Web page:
Ina Kim-Schaad stopped playing golf for 11 years. She’s now the U.S. Women’s Mid-Am champion

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With her victory at the U.S. Women’s Mid-Amateur Championship on Thursday, Ina Kim-Schaad, 35, becomes an immediate contender for the unofficial title of USGA champion with the most unconventional resume. How many national champions can say they took 11 years off from the competitive game?

Kim-Schaad, who defeated Talia Campbell, 3 and 2, in the championship match at Forest Highlands Golf Club in Flagstaff, Ariz., had been a standout player in high school in the late 1990s/early 2000s, reaching the quarterfinals of the U.S. Girls’ Junior in 1998 and losing in the finals in 2000. The Los Angeles native continued to play collegiately at Northwestern but the LPGA was not for her and after graduation in 2005, she gave up the game to focus on a career in business.

“This might sound stupid,” Kim told the USGA’s David Shefter, “but I always wanted to wear a business suit and put on beautiful high heels, and walk into meetings. I always had that vision in my head. That’s what I strived for.”

Kim-Schaad’s career in the financial world took her to Chicago, Los Angeles and San Francisco before moving overseas to London and Hong Kong. Along the way, she met her future husband, Ian Schaad, and the couple eventually moved to New York.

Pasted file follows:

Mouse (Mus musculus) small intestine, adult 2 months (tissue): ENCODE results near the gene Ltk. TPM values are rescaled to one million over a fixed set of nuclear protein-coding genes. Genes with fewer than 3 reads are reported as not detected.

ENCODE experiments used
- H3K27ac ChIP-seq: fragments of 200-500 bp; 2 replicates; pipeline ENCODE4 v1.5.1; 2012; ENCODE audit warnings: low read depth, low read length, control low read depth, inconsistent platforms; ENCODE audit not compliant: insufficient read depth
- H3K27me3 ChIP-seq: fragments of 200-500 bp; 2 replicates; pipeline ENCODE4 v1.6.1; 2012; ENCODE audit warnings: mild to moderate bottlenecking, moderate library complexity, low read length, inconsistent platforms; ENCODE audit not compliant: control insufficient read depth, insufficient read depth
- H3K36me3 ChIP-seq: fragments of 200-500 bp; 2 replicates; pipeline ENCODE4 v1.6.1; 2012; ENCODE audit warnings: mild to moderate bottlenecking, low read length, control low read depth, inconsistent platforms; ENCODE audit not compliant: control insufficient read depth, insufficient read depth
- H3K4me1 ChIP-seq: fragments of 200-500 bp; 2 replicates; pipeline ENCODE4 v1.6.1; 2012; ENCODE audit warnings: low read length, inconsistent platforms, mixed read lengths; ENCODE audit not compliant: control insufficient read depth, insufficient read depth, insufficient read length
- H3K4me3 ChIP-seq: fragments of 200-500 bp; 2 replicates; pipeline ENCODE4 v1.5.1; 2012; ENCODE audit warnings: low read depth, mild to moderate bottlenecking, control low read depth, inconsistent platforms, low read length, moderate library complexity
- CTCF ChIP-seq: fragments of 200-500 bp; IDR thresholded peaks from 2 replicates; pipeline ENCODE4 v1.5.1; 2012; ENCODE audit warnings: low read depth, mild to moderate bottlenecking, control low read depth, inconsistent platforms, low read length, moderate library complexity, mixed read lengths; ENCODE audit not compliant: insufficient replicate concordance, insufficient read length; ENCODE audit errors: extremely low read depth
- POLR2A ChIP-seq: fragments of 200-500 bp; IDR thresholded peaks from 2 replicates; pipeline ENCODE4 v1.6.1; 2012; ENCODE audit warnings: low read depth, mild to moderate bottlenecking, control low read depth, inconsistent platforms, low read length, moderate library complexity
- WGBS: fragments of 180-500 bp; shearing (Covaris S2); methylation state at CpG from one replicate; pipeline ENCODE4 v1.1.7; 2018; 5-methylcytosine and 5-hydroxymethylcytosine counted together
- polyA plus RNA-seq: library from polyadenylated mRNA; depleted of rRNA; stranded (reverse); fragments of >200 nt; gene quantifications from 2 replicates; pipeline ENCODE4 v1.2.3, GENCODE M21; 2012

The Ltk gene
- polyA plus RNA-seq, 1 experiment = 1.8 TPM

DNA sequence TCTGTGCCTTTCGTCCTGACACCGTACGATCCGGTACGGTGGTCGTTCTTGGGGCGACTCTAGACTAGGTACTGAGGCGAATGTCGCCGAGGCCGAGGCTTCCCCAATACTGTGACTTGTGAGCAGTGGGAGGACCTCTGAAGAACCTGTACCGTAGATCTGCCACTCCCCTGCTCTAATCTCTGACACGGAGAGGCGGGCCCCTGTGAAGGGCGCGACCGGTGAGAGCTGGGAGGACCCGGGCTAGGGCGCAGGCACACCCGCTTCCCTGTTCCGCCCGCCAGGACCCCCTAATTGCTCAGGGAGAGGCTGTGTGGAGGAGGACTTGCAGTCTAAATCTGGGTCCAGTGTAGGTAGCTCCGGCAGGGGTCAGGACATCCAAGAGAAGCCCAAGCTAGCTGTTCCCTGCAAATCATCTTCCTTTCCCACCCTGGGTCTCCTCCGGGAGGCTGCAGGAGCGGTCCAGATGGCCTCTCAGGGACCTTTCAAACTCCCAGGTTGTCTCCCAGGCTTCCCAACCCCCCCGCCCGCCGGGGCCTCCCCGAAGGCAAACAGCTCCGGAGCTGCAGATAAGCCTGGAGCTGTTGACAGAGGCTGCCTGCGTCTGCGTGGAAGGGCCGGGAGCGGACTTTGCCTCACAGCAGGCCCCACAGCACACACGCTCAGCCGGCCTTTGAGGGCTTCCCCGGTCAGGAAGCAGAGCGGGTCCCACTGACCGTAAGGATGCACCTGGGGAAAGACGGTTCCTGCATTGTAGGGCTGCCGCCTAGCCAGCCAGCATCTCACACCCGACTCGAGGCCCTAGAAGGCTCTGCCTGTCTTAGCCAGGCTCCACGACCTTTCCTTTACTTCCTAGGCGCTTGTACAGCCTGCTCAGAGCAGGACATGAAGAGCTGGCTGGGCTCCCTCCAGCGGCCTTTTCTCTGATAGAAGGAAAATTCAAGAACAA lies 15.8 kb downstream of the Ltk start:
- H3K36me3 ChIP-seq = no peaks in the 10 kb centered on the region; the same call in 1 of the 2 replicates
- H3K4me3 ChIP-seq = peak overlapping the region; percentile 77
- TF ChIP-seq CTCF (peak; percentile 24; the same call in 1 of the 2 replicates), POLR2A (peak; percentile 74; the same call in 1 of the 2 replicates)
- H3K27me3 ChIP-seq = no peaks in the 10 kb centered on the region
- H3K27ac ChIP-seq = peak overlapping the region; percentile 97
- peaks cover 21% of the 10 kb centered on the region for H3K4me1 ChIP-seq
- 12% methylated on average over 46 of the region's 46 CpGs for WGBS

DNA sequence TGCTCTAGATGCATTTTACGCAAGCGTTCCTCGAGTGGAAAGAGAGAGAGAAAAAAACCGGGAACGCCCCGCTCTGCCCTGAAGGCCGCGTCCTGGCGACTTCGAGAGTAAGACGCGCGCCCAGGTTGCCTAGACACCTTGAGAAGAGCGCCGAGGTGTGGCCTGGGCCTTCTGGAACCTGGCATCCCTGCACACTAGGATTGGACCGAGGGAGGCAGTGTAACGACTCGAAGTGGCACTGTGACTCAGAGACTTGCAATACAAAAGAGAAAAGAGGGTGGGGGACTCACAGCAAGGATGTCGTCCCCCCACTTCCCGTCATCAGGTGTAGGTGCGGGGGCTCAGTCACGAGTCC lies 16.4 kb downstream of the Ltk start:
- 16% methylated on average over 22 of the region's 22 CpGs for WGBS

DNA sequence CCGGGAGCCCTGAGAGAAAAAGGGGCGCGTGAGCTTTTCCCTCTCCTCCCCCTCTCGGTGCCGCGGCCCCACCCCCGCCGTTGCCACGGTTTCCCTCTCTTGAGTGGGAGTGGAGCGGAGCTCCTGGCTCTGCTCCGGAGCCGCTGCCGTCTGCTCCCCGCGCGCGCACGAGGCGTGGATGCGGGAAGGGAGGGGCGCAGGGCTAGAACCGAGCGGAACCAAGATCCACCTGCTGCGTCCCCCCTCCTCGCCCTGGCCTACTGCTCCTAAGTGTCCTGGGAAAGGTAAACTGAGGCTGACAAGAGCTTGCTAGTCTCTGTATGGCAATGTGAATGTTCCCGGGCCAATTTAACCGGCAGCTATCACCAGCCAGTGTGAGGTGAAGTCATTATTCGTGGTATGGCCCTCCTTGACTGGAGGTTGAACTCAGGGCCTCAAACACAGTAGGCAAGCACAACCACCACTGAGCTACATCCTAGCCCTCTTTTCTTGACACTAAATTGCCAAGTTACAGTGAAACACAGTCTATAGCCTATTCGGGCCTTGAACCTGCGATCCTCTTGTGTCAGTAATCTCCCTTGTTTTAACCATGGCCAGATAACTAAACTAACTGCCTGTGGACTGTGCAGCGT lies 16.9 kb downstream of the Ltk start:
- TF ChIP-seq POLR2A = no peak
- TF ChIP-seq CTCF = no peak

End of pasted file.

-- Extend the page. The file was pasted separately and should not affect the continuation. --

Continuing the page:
It was Ian, a 2 handicap, who ultimately convinced Ina to try the game again in 2016. Quickly her competitive instinct took over. She had success on the local level in the New York area, then qualified for the 2017 U.S. Women’s Amateur, her first USGA event in 16 years. She played the U.S. Women’s Mid-Am later that year and the Women’s Amateur again in 2018.

At Forest Highland, Kim-Schaad earned the 11th seed in stroke-play qualifying and then made easy work of the match-play bracket, never being pushed past the 16th hole in any earlier round. Along the way, she beat 2016 champion Shannon Johnson in the round of 16 and four-time Women’s Mid-Amateur champion Meghan Stasi in quarterfinals.

Upon reaching the finals, Kim-Schaad faced an opponent with much in common. Campbell, 25, also lives in New York City and works in finance at a private equity firm focusing on mergers and acquisitions and leveraged buyout. She was a quarterfinalist at the U.S. Girls’ Junior in 2011, played in college at Notre Dame but bypass professional golf.

As was the case in her previous matches, Kim-Schaad took an early lead in the scheduled 18-hole final—winning two of her first three holes—and never relented. She played the equivalent of even par, with normal match-play concessions, winning the 15th and 16th holes with a par and birdie to close things out.


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